The Australian Prudential Regulatory Authority (APRA) has updated its statistics on Australian loan repayment deferrals, which reveals that there were still $229 billion loans outstanding as at 31 August, accounting for 8.5% of total loans outstanding by value:
Of these, $160 billion of deferred loans were mortgages, accounting for 9.0% of total mortgages outstanding.
In number terms, 393,467 mortgages were deferred as at 31 August, accounting for 7% of total mortgage facilities.
In early September, Australian Bankers Association (ABA) CEO, Anna Bligh, announced that banks would commence “the largest ever customer contact process in the industry’s history” as it seeks to contact around 400,000 customers that have deferred repayments.
It appears from this data that banks are having difficulty getting customers to recommence payments given the value of mortgages deferred only declined by $7 billion between July and August, from $167 billion to $160 billion. In a similar vein, the number mortgage deferred only declined by around 21,000, from 414,430 in July to 393,467 in August.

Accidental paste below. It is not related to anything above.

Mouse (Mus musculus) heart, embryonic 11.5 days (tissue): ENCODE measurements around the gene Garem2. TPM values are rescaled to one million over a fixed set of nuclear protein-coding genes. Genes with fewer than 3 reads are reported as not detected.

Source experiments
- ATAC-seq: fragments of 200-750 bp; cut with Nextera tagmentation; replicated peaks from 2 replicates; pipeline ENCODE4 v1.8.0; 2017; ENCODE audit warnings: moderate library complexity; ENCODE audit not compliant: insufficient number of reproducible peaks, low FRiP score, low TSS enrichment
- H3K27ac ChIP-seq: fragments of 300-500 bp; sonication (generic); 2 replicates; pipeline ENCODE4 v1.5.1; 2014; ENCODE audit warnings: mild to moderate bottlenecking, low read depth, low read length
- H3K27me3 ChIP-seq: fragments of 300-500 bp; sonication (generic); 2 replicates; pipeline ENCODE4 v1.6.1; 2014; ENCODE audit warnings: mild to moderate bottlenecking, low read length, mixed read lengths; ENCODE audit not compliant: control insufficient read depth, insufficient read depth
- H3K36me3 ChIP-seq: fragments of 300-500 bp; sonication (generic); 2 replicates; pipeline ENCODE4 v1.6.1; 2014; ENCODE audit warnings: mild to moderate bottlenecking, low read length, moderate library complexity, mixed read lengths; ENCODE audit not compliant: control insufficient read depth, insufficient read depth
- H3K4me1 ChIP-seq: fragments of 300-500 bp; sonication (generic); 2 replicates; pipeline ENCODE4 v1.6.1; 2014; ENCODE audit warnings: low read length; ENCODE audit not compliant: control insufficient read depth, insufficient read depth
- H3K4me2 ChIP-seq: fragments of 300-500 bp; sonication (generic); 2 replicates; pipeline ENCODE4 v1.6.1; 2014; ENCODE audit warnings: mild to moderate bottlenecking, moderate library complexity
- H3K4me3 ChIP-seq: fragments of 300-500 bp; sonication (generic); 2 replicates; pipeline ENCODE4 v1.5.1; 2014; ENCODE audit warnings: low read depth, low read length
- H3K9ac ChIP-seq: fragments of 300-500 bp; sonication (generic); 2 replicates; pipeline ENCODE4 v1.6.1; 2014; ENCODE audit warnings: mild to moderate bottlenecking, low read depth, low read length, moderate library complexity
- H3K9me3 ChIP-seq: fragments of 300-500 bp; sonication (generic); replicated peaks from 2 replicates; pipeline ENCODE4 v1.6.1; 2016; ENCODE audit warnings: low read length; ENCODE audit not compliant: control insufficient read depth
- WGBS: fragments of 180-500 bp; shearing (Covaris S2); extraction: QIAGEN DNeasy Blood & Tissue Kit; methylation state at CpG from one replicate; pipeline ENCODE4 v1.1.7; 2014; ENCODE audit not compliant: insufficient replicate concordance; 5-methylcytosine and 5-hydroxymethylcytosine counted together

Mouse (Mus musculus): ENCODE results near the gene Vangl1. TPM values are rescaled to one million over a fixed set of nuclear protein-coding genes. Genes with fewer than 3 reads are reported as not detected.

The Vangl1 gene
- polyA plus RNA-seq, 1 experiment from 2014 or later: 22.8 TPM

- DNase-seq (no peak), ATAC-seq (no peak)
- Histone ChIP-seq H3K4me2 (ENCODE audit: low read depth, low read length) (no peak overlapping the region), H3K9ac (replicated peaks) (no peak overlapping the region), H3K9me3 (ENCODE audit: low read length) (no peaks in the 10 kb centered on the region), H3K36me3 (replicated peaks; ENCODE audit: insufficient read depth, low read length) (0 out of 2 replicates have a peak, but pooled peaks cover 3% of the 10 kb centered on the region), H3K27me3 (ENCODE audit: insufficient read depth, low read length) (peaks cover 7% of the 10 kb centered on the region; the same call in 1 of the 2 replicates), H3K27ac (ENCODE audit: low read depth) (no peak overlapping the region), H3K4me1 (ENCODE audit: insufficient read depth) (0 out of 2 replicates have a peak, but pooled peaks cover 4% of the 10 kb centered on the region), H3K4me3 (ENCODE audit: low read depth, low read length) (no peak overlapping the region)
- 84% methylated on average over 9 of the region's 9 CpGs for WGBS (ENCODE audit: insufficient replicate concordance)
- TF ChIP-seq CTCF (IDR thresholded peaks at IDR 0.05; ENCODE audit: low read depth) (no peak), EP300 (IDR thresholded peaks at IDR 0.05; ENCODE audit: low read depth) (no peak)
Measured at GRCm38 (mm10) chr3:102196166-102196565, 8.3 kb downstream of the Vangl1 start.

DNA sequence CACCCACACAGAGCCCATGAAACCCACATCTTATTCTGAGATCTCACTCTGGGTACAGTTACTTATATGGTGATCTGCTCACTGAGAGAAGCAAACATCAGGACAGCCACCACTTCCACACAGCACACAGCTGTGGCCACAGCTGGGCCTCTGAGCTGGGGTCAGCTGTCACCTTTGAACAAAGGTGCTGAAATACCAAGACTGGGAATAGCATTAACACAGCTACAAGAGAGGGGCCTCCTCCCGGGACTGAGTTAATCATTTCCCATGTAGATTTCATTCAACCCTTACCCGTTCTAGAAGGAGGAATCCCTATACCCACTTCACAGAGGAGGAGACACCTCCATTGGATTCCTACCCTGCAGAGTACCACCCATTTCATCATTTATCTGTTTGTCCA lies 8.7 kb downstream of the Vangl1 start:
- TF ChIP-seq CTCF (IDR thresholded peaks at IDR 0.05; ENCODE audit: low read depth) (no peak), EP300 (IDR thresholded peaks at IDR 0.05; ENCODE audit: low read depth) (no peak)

In fact, the share of mortgages deferred was roughly the same as at 31 August (9.0%) as it was when the pandemic began in April (also 9.0%):
The Australian Prudential Regulatory Authority has permitted banks to extend mortgage repayment relief until March 2021. But banks are still required to ascertain from borrowers whether they are in a financial position to commence repayments.
Thus, large numbers of deferred mortgages could hang over the housing market and economy for another six months.
This creates a potential ‘perfect storm’. In addition to the expiry of mortgage repayment holidays, emergency income support (JobKeeper and the JobSeeker supplement), early access to superannuation, and the moratorium on personal insolvencies and bankruptcies are all scheduled to end. Although, these too could be extended.